When I finally showered and dressed that day, I made a critical decision.  I decided to not let anyone suffer with me.  I would keep my depression and anxiety to myself.  "After all, I'm a husband, father, and pastor.  People need me and I owe it to them to keep up a brave front while I work this out," I reasoned with myself under the drenching flood of the warm shower that could warm my skin but couldn't sooth my mind or my heart.  So, that was the last day I stayed in bed.  The last day I wore my dark emotions on my face.  I learned to put on my smile.  I created a new laugh.  One that was almost convincing.  I dug down deep for the words of truth that used to resonate with my mind and spirit, but that now only rung out of my memory and were spoken by shear will to do no more harm.  But of course I did do more harm...  Harm is the poisonous blossom that buds on the many branches of depression.

I am not a medical expert and have not undertaken to study all of the physiological ramifications of depression on the human mind.  I am not sure that I will even be able to illuminate any deep-reaching spiritual realities as related to depression.  But I do have a story to tell.  It is my story.  And I pray that by telling it I am able to walk more fully in the light of day, beyond the foggy veil of depression's dark clouds.  I pray that by reading it others may come closer to the break of day in their own struggle.  I pray that God will smile on us from His unbridled pleasure with the truth.  I pray that we will feel His smile and be warmed and renewed by His delight.


Window on a conversation with God

I was driving on Wednesday and fretting as I did...  This seemed a perfect time to unload my anxiety on God.  If you were looking through my windshield, here is the conversation you would have spied, with your spiritual eyes and ears, as you did.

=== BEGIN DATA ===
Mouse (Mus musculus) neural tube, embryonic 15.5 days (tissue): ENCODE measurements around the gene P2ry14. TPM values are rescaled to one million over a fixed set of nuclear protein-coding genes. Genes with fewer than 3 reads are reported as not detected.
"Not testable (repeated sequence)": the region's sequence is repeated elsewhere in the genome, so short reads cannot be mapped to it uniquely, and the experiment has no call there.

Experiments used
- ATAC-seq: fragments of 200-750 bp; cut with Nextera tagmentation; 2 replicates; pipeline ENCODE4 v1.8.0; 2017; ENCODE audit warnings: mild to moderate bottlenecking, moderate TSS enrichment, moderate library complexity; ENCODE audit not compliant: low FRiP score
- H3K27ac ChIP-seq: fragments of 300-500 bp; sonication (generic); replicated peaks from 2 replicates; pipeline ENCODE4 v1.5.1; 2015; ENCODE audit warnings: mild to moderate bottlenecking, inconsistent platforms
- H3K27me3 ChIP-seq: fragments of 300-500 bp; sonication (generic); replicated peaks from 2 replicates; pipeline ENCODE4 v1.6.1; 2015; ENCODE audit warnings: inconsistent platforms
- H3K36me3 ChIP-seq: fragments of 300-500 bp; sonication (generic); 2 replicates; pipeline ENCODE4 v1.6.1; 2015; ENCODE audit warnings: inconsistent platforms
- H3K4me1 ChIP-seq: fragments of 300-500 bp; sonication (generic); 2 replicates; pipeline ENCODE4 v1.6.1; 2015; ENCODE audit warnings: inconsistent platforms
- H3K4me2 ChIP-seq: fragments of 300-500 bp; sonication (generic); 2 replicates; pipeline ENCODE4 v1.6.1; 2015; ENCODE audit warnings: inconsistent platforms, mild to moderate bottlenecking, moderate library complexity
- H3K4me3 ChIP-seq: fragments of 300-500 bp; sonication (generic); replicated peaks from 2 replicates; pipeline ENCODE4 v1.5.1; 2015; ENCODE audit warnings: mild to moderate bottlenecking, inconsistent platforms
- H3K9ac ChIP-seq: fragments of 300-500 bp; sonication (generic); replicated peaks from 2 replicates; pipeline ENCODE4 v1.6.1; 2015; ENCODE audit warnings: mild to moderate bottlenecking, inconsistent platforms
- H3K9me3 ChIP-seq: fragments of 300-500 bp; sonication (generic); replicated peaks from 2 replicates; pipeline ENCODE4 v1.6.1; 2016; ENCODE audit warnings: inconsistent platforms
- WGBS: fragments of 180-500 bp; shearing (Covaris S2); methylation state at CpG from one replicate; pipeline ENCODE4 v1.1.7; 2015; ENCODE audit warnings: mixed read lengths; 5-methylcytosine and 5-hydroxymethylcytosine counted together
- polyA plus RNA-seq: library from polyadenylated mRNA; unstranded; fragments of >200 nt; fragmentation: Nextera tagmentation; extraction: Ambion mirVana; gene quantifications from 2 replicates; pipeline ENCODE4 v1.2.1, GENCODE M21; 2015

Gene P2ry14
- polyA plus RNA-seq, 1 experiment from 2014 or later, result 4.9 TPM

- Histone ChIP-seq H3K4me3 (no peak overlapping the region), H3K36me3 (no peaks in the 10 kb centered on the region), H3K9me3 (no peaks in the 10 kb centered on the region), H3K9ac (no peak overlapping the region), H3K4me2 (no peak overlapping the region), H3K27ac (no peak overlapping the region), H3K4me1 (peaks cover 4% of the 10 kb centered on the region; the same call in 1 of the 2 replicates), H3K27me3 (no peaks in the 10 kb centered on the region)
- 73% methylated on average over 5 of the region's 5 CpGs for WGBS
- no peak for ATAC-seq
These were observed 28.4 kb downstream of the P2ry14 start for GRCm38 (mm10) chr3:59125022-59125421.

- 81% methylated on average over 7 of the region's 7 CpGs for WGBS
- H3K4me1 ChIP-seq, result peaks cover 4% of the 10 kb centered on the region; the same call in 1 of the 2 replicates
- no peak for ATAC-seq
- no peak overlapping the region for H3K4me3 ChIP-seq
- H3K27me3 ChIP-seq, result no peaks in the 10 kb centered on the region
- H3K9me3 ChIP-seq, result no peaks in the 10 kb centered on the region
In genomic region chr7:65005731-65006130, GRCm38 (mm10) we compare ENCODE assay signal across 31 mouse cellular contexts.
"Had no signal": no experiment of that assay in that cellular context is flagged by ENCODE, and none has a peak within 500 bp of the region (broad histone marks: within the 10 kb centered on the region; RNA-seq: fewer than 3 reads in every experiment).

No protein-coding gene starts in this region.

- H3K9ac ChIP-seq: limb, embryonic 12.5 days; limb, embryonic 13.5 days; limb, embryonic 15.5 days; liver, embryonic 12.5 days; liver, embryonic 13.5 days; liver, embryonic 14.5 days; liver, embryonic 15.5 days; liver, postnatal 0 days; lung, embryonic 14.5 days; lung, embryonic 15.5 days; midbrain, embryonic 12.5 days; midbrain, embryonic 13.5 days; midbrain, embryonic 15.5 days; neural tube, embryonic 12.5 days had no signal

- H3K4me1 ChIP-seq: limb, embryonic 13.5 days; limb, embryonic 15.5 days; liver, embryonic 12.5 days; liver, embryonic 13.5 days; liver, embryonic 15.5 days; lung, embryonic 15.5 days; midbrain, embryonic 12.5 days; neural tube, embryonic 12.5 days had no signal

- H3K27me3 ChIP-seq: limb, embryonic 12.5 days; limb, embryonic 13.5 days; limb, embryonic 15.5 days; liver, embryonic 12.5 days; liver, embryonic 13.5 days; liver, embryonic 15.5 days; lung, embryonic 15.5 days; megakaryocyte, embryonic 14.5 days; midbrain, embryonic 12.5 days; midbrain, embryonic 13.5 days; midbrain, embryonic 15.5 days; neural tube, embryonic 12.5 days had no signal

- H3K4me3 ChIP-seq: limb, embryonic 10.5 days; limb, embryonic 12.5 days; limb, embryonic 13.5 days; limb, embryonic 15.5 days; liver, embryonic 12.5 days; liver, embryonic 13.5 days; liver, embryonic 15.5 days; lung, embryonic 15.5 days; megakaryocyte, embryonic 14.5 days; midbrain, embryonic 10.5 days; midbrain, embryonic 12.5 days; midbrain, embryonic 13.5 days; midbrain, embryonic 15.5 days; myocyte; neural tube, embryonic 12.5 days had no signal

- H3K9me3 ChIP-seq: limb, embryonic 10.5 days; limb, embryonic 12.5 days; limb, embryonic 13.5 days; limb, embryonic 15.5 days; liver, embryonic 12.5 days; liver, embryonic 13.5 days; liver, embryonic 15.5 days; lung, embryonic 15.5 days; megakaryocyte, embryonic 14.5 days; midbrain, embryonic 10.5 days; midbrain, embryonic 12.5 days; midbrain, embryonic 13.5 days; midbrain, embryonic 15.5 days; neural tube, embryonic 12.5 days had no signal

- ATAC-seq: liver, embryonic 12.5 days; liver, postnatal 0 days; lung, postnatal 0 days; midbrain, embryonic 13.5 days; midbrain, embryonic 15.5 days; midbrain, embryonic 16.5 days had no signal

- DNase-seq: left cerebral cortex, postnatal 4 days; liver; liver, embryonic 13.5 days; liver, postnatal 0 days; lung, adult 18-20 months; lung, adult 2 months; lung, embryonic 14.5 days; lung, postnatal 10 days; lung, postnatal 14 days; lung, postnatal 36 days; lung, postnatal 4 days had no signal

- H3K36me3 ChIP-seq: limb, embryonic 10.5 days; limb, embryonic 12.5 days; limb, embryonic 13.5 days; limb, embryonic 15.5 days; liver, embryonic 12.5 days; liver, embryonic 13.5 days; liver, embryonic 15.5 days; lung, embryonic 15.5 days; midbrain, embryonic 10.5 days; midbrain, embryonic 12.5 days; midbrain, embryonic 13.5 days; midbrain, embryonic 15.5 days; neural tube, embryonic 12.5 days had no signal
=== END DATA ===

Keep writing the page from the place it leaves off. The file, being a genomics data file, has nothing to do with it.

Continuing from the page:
I said:  "God, please God, please deliver me.  Take care of me.  Protect me.  I'm so worried that things will not work out and that we will fall flat."


Me:  "Should I pursue the financial help that epic needs from ____________________?"


Me:  "I know that if I asked him, he would agree.  Should I ask him?"


Me:  "Are you telling me not to do it, or are you telling me that I have the right idea and I don't need your further instructions?


Friday, I was driving again.  And again I was fretting.  And again it was about finances.  Here's how that conversation went.

Me:  God, I know that if I talk to him, the need will be fully met.

God:  Do you want to do that?

Me:  I don't know.  I mean, I don't mind doing it.  But I don't fell right about it yet.  I want you to make me feel right about it.

God:  If you want to do it... do it.

Me:  That doesn't make me feel right.

God:  If you want for feel right, let me do what I am already doing.

Me:  Why do I still feel worried then?

God:  You don't trust me.

Me:  How long do I have to wait to see the need met?


Me:  How long?


Me: So, should I call him?

God:  If you want what I can do... wait for what I do.  If you want what you can do... don't wait.


God:  You don't trust me.

Me:  God, thank you for this sun that is shining, this road that is paved, this car that starts and runs and stops, this comfortable pair of shoes.  Thank you for dimples on daughter, smiles on sons, warmth in my home...  I trust you.

God:  You trust me with you, but you need to trust me with the congregation.


God:  Will you?

Me:  God, thank you for faithful friends who pray when I am down, for servants who serve even when it's not fun, for lights and speakers, for bulletins and Bibles.  Thank you for cooks and servers.  Thank you for chairs and those who stack them.  Thank you for prayer warriors who make it all possible.  Thank you for partners who love their neighbors.  Thank you for life groups.  Thank you for givers...  Thank you for givers...

God:  You're welcome.


Me:   OK, so I shouldn't call him?